the temperature is positively correlated in the second paper, yes, but in many more was the opposite. I also like more the clarity of the last one.


So, considering that the theme is discussed and sustained in both the opposites directions, it may actually not be the best indicator for our investigation.
This actually sounds to me familiar and typical for obesity-related topics.
It's a very complex phenomenon influenced by many different factors that itself influence many other factors.
edit: just after this I found that somehow obesity is side correlated, for that check my contribution "Great for the lifespan"

Progressive increase in global iron deficiency

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Brett M.
Brett M. Jan 19, 2021

[1]https://www.who.int/vmnis/anaemia/prevalence/summary/anaemia_data_status_t2/en/

[2]https://www.ncbi.nlm.nih.gov/pmc/articles/PMC5112924/

[3]https://www.nature.com/articles/pr19871174.pdf?origin=ppub

[4]https://www.ncbi.nlm.nih.gov/pmc/articles/PMC6531837/

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Shubhankar Kulkarni
Shubhankar Kulkarni3 days ago
An interesting finding, Brett M. I am taking a different approach to confirm whether low iron levels can lead to a decrease in the global average body temperature. I want to sort this out mathematically. From the measurements displayed in the session text, we know that the average human body temperature is/ was 37 deg. C and we know that the current average is 36.39 deg. C. If 75% of the population (having normal iron levels) has a body temperature of 37 deg. C. and if the remaining 25% (having reduced iron levels/ anemic individuals) has a body temperature of X deg. C., (75*37 + 25*X)/100 should equal to 36.39 deg. C. Using this equation, the value to X is 34.56 deg. C.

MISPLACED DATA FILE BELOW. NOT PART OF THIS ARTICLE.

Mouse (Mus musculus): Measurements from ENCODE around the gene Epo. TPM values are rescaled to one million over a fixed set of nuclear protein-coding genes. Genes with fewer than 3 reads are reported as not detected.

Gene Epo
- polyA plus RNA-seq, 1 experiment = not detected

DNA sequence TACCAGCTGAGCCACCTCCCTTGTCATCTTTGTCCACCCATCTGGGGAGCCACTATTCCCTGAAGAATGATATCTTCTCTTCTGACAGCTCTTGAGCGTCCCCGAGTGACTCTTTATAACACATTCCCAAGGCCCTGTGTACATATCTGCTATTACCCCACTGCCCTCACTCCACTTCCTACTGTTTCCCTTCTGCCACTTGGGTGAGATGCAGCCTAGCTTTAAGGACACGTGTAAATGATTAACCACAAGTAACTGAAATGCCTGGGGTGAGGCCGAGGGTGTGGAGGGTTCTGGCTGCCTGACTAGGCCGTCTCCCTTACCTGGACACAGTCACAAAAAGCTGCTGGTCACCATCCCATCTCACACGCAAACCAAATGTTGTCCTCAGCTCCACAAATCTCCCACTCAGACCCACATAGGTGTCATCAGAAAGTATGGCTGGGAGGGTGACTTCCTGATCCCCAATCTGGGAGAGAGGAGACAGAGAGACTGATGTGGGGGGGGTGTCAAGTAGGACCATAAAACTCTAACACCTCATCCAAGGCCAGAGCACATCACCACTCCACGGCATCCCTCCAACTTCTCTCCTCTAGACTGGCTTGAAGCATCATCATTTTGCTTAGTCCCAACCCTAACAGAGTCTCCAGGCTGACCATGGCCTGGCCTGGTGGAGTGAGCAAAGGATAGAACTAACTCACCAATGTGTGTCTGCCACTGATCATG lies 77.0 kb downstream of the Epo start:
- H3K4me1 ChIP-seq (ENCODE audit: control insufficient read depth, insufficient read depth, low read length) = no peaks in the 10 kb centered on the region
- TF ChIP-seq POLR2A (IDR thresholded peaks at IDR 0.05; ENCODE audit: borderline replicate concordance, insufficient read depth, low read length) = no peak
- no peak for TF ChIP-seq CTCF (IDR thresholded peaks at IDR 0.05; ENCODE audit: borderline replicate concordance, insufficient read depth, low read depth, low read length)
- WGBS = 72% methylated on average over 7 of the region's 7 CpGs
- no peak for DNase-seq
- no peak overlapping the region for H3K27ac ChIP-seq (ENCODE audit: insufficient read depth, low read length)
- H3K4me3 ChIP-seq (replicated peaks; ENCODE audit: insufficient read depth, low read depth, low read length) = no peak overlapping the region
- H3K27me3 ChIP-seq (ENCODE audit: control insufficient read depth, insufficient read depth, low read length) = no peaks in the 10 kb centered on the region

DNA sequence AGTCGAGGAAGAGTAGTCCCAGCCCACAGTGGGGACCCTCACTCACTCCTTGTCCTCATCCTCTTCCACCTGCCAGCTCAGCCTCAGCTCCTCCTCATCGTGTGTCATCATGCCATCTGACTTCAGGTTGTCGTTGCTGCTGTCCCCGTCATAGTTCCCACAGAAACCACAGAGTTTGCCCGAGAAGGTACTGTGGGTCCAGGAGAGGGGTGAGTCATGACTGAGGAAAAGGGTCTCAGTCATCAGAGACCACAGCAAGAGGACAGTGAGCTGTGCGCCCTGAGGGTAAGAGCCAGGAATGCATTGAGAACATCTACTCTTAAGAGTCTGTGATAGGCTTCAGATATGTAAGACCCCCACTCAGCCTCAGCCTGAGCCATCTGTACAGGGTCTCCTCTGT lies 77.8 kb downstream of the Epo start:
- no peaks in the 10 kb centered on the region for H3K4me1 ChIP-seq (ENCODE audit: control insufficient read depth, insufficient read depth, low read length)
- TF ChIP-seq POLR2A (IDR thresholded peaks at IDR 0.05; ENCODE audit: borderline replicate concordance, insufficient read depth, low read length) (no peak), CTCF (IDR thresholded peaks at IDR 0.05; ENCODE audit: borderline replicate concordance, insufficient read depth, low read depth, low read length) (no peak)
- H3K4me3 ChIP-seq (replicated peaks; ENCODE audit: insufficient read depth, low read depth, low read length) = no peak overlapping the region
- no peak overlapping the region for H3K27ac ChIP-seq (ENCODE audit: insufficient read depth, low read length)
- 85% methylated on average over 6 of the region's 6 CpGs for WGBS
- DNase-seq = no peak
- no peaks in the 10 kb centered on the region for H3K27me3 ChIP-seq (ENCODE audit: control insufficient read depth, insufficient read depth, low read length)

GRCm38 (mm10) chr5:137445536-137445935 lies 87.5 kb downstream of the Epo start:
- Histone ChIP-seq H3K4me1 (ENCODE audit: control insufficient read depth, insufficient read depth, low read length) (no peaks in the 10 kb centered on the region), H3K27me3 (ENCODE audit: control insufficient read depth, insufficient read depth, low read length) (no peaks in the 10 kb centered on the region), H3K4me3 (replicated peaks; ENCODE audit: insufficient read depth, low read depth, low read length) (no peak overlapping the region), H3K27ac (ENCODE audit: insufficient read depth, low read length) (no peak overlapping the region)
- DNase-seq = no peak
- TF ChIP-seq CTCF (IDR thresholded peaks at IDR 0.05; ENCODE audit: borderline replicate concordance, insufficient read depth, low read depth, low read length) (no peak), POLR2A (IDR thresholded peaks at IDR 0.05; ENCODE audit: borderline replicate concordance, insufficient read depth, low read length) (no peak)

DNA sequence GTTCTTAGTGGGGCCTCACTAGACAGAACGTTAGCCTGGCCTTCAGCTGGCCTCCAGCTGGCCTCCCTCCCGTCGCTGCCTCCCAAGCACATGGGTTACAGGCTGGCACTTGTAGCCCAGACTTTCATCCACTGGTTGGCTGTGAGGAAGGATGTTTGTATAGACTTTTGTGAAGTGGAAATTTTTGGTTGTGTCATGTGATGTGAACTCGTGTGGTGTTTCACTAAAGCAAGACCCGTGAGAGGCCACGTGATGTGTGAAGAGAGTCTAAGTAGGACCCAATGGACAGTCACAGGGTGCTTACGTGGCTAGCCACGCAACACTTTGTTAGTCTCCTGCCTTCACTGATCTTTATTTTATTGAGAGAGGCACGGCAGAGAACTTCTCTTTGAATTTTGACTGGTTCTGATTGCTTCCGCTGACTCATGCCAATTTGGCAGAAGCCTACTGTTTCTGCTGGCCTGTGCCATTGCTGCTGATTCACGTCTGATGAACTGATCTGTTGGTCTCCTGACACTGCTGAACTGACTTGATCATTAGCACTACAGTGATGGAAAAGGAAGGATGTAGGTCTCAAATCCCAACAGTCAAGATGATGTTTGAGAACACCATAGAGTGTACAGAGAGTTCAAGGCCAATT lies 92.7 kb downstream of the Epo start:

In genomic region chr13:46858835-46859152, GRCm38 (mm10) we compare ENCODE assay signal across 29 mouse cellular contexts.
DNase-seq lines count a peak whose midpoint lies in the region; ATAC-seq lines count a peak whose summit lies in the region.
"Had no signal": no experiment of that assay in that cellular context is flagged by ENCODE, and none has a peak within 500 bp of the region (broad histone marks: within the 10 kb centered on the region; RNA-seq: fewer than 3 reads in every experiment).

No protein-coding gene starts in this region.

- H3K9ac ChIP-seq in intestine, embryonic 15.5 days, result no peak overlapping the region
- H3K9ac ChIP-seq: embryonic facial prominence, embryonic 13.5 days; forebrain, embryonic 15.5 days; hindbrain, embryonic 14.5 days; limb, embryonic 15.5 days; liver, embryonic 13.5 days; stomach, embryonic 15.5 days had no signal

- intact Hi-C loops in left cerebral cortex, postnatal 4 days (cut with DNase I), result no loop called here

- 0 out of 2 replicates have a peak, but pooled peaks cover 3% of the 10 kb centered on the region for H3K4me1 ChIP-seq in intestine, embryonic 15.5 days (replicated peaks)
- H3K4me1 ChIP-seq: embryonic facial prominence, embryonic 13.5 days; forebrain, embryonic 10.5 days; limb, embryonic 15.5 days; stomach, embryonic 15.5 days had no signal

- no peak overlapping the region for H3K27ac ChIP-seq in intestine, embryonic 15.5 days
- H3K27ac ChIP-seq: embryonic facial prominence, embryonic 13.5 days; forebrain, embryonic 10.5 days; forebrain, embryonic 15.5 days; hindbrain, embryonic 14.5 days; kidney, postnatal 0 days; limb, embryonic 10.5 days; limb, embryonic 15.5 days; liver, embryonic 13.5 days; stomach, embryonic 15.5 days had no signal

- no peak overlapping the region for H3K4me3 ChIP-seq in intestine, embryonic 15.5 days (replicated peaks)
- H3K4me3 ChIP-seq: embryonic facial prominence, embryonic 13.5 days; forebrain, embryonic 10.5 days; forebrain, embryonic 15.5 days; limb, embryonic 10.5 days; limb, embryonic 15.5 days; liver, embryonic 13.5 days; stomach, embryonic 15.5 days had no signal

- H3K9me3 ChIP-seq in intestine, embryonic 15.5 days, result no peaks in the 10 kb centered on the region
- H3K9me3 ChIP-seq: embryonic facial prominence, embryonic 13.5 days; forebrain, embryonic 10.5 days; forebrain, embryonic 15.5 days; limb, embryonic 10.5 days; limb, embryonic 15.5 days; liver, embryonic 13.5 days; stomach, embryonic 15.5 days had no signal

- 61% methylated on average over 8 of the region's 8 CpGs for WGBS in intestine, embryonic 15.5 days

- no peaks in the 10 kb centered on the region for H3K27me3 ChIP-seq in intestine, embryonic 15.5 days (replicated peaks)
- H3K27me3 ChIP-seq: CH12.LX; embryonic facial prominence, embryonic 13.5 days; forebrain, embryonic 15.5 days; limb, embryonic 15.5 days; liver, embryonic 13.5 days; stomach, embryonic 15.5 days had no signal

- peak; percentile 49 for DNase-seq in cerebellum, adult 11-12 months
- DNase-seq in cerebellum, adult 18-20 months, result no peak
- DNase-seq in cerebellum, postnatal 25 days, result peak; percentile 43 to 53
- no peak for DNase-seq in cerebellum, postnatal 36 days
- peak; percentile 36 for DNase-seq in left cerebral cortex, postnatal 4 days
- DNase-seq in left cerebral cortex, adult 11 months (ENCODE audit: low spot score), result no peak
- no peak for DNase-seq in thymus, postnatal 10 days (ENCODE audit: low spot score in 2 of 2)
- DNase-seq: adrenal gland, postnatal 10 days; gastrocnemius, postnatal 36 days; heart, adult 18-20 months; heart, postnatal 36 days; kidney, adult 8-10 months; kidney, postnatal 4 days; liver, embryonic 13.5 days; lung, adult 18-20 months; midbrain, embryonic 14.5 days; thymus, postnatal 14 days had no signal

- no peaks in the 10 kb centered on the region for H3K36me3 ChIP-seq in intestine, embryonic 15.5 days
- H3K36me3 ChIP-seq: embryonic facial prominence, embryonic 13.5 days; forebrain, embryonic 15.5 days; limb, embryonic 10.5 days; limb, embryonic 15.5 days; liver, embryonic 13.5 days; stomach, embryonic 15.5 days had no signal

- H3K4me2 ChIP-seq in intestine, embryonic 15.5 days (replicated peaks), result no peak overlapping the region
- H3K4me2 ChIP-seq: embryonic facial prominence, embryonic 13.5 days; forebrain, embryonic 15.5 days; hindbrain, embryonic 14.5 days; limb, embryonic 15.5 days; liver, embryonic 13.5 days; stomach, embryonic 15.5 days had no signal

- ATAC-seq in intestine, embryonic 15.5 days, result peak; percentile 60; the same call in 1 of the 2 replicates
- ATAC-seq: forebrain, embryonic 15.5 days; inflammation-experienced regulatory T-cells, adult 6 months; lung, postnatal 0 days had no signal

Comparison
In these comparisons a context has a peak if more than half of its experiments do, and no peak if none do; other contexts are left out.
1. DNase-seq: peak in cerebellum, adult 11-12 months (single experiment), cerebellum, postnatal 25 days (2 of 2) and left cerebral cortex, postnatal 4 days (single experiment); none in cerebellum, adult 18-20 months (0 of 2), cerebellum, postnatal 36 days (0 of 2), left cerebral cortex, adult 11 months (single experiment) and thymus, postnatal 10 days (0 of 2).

A body temperature of 34 deg. C. is not impossible and it is a classic sign of hypothermia. However, I could not find the absolute decrease in the body temperature caused by iron deficiency in humans. If there are reports that anemic individuals present a body temperature of 34 deg. C. or lower, we might be able to prove the point.

Furthermore, I am not sure whether all forms of anemia cause a decrease in the body temperature but, in this regard, about 47% of the urban Indians have vitamin 12 deficiency, [1] which can also lead to anemia (Pernicious anemia). 47% is a sufficient proportion to cause a nation-wide decrease in the average body temperature. However, again, I could not find the net decrease in the body temperature caused by anemia.